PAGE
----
May 22, 2021
We ask that you consider making a payment to any writer or each writer. Select one or more whose work you are impressed with, and drop some coin into their cup. These pros have things to say about art and more that we think you want to read about. And ponder. And compensate them for. 20% of your contribution will be added to support our staff that produces and administers the Weekly Newsletter and the VAS website.

Anything you chip in MEANS A LOT. Yes, even a buck!
We are in a new world. . .and this is a new solution. We all thank you!
This Week's Contents
(scroll to see the full content of each article; please click the cup and compensate the writer)
Inflection Point for a
Would-be Digital Nomad
DMaggie Crowley, “Playmate” and
Joanne Aono, “Harvesting Ethnic Roots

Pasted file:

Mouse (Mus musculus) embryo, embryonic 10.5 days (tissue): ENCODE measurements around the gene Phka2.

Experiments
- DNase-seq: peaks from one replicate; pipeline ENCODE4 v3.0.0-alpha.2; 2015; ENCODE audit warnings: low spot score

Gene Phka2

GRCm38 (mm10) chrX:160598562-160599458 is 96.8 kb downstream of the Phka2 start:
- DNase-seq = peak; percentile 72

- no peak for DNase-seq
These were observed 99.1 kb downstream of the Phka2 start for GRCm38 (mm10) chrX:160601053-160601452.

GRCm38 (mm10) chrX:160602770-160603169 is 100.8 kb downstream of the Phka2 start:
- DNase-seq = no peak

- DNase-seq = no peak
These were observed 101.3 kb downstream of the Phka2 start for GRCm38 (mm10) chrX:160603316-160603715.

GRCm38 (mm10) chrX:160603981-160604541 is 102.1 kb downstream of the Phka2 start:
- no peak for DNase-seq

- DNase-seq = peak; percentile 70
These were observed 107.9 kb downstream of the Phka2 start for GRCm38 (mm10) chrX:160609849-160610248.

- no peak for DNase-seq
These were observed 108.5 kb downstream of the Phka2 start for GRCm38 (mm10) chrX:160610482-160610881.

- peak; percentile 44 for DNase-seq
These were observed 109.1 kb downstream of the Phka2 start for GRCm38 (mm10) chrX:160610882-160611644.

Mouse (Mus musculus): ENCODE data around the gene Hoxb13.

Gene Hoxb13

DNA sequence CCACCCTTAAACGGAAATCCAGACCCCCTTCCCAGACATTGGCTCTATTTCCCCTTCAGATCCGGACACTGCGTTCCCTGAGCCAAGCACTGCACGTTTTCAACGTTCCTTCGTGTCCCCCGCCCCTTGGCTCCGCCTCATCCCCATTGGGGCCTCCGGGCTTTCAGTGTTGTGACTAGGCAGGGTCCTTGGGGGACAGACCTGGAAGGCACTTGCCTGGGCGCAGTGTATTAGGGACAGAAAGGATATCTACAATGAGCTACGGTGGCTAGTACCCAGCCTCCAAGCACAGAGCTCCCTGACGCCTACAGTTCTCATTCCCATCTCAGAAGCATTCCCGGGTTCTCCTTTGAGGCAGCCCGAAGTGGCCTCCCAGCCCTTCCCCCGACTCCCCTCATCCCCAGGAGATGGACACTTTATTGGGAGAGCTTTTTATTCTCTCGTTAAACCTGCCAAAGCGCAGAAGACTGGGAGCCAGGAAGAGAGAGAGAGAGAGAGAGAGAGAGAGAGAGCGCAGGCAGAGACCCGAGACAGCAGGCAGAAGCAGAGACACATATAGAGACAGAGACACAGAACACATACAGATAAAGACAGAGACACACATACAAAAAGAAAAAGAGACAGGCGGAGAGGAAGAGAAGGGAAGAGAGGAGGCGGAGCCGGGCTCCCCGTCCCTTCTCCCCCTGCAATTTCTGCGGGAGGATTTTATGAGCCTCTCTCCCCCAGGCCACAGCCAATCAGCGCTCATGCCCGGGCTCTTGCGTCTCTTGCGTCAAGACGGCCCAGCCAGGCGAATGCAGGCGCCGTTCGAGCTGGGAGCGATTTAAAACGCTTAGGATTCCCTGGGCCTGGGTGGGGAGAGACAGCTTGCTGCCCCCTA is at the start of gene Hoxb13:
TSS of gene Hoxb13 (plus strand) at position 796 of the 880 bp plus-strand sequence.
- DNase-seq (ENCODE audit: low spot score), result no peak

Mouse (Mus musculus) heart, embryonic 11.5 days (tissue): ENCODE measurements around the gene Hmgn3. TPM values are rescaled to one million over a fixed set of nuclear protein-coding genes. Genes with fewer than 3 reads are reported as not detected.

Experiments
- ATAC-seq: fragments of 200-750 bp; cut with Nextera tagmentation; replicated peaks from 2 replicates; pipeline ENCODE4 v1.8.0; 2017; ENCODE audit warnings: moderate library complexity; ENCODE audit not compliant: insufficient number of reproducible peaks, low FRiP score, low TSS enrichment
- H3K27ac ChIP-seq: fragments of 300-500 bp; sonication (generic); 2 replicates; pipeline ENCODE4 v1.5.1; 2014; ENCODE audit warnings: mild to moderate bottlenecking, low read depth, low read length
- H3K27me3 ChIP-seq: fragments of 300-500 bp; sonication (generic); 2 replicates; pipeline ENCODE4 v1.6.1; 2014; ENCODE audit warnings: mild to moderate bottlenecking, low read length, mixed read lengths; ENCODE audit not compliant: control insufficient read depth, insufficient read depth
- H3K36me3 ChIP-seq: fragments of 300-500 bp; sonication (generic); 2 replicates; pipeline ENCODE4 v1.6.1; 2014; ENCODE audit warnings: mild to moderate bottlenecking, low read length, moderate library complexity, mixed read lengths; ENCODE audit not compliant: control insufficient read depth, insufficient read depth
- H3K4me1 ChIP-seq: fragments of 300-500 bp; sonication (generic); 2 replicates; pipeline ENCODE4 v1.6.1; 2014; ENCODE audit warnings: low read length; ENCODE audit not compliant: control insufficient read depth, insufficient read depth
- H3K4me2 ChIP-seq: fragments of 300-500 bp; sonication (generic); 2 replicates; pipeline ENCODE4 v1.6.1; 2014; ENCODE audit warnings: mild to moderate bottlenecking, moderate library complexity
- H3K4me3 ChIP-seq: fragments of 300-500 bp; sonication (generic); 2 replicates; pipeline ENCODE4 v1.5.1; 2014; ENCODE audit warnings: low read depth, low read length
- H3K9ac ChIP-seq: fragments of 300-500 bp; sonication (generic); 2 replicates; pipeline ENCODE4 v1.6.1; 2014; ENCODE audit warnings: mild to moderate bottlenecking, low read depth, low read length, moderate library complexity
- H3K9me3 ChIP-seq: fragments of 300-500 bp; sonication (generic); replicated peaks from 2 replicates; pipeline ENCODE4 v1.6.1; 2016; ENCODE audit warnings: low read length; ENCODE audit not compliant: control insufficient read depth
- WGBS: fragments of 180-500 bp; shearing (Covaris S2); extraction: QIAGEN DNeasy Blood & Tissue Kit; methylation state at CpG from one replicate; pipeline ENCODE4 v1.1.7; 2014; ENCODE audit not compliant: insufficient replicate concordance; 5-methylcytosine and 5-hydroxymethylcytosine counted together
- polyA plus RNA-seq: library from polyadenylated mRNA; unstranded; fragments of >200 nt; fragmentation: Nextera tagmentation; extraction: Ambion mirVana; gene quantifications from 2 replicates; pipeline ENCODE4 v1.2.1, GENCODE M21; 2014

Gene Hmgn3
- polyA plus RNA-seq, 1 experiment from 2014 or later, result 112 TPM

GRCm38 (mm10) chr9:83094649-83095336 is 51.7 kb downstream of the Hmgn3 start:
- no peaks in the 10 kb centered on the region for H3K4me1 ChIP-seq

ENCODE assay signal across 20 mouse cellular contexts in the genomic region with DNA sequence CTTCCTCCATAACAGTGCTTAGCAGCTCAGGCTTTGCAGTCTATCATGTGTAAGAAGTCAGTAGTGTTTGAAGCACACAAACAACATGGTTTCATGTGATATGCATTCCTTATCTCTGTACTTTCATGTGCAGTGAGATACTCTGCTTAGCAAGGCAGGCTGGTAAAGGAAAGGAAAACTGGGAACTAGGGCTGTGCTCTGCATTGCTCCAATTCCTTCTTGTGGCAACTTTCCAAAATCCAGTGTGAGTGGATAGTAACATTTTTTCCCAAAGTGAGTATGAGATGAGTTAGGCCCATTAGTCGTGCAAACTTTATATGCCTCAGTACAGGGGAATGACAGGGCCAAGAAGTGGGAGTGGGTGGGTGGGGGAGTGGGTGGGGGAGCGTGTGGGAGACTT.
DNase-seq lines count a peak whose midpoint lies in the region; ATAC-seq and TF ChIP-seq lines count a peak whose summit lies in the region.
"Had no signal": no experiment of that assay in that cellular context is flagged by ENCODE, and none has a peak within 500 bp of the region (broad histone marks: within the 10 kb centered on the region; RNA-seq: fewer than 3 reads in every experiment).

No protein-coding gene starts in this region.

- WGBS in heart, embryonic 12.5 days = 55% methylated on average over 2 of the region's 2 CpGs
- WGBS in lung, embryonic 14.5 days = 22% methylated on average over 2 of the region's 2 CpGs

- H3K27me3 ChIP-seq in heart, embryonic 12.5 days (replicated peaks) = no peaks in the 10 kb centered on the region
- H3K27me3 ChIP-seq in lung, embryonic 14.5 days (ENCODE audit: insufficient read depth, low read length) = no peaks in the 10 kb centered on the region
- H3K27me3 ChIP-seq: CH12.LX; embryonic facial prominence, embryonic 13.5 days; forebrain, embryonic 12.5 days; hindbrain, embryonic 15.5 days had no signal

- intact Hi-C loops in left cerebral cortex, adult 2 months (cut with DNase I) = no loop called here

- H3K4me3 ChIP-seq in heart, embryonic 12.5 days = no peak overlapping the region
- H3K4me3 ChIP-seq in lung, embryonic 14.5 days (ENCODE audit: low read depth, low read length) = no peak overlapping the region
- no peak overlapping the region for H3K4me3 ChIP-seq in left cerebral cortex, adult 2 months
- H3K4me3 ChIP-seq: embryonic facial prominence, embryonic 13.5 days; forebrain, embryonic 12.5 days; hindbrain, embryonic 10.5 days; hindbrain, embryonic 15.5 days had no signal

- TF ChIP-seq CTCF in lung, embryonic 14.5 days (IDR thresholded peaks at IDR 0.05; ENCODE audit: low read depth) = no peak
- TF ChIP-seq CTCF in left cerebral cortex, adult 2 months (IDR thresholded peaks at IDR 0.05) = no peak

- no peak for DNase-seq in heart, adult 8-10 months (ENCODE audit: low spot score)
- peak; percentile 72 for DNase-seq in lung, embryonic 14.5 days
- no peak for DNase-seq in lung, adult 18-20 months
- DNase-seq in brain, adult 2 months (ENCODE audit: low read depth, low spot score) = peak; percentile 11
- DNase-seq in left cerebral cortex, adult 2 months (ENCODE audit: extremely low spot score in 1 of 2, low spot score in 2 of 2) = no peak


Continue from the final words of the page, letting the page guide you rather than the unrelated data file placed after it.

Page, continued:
Federico Solmi’s Comedia
dell’arte for the 21st Century
Inflection Point for a Would-be Digital Nomad
by Richard Speer
Stacked journals of Dorothy Goode in her studio
Enduring the crucible of the Covid era has led many of us to reevaluate how and where we want to live and work. Demographers are sussing it out. Distance from our bosses and coworkers, no commute except from the bedroom to the living room, and more time to think about life’s big questions provide plenty to ponder. Are we really following our bliss? If we knew we would die next week, what would we regret not having done? For me these questions were compounded last November when my longtime partner, painter Dorothy Goode, died suddenly and unexpectedly at age 51 of a pulmonary embolism unrelated to Covid. This essay isn’t about Dorothy per se, so I won’t belabor the incredible shock and pain of losing her, but I will mention that on a logistical level her death necessitated that I organize her studio after she died and, even more agonizingly, sort through her books, photographs, letters, and personal effects.